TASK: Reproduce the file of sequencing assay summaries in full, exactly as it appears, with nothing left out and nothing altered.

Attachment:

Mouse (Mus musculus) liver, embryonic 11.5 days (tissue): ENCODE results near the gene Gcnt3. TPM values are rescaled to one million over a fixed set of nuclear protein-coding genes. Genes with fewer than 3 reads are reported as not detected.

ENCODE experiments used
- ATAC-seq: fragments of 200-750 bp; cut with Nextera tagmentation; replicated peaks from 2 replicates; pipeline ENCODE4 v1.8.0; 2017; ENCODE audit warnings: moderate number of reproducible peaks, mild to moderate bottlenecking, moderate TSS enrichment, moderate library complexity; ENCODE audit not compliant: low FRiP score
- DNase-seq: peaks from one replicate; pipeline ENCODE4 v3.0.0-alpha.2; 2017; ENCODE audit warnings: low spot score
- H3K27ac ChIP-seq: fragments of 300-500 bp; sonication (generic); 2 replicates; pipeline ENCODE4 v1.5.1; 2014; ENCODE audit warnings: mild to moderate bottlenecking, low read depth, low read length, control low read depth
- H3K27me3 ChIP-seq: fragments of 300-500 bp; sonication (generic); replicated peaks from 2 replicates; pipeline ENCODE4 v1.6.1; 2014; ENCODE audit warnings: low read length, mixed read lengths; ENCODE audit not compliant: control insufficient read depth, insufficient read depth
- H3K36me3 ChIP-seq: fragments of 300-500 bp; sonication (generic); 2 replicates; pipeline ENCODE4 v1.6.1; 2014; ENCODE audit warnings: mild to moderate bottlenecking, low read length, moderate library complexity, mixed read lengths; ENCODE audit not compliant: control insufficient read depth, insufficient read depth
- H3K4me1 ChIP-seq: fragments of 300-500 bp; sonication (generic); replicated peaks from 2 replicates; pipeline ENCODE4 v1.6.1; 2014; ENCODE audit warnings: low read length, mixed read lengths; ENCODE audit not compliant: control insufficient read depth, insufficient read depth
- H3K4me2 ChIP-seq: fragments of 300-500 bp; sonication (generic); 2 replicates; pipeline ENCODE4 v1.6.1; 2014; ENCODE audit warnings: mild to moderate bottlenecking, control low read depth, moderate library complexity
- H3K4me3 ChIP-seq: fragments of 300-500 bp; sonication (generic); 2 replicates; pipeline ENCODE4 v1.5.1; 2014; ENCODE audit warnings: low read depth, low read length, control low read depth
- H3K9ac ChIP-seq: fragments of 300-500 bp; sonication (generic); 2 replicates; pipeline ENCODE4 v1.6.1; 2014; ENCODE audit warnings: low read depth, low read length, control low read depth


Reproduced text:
Mouse (Mus musculus) liver, embryonic 11.5 days (tissue): ENCODE results near the gene Gcnt3. TPM values are rescaled to one million over a fixed set of nuclear protein-coding genes. Genes with fewer than 3 reads are reported as not detected.

ENCODE experiments used
- ATAC-seq: fragments of 200-750 bp; cut with Nextera tagmentation; replicated peaks from 2 replicates; pipeline ENCODE4 v1.8.0; 2017; ENCODE audit warnings: moderate number of reproducible peaks, mild to moderate bottlenecking, moderate TSS enrichment, moderate library complexity; ENCODE audit not compliant: low FRiP score
- DNase-seq: peaks from one replicate; pipeline ENCODE4 v3.0.0-alpha.2; 2017; ENCODE audit warnings: low spot score
- H3K27ac ChIP-seq: fragments of 300-500 bp; sonication (generic); 2 replicates; pipeline ENCODE4 v1.5.1; 2014; ENCODE audit warnings: mild to moderate bottlenecking, low read depth, low read length, control low read depth
- H3K27me3 ChIP-seq: fragments of 300-500 bp; sonication (generic); replicated peaks from 2 replicates; pipeline ENCODE4 v1.6.1; 2014; ENCODE audit warnings: low read length, mixed read lengths; ENCODE audit not compliant: control insufficient read depth, insufficient read depth
- H3K36me3 ChIP-seq: fragments of 300-500 bp; sonication (generic); 2 replicates; pipeline ENCODE4 v1.6.1; 2014; ENCODE audit warnings: mild to moderate bottlenecking, low read length, moderate library complexity, mixed read lengths; ENCODE audit not compliant: control insufficient read depth, insufficient read depth
- H3K4me1 ChIP-seq: fragments of 300-500 bp; sonication (generic); replicated peaks from 2 replicates; pipeline ENCODE4 v1.6.1; 2014; ENCODE audit warnings: low read length, mixed read lengths; ENCODE audit not compliant: control insufficient read depth, insufficient read depth
- H3K4me2 ChIP-seq: fragments of 300-500 bp; sonication (generic); 2 replicates; pipeline ENCODE4 v1.6.1; 2014; ENCODE audit warnings: mild to moderate bottlenecking, control low read depth, moderate library complexity
- H3K4me3 ChIP-seq: fragments of 300-500 bp; sonication (generic); 2 replicates; pipeline ENCODE4 v1.5.1; 2014; ENCODE audit warnings: low read depth, low read length, control low read depth
- H3K9ac ChIP-seq: fragments of 300-500 bp; sonication (generic); 2 replicates; pipeline ENCODE4 v1.6.1; 2014; ENCODE audit warnings: low read depth, low read length, control low read depth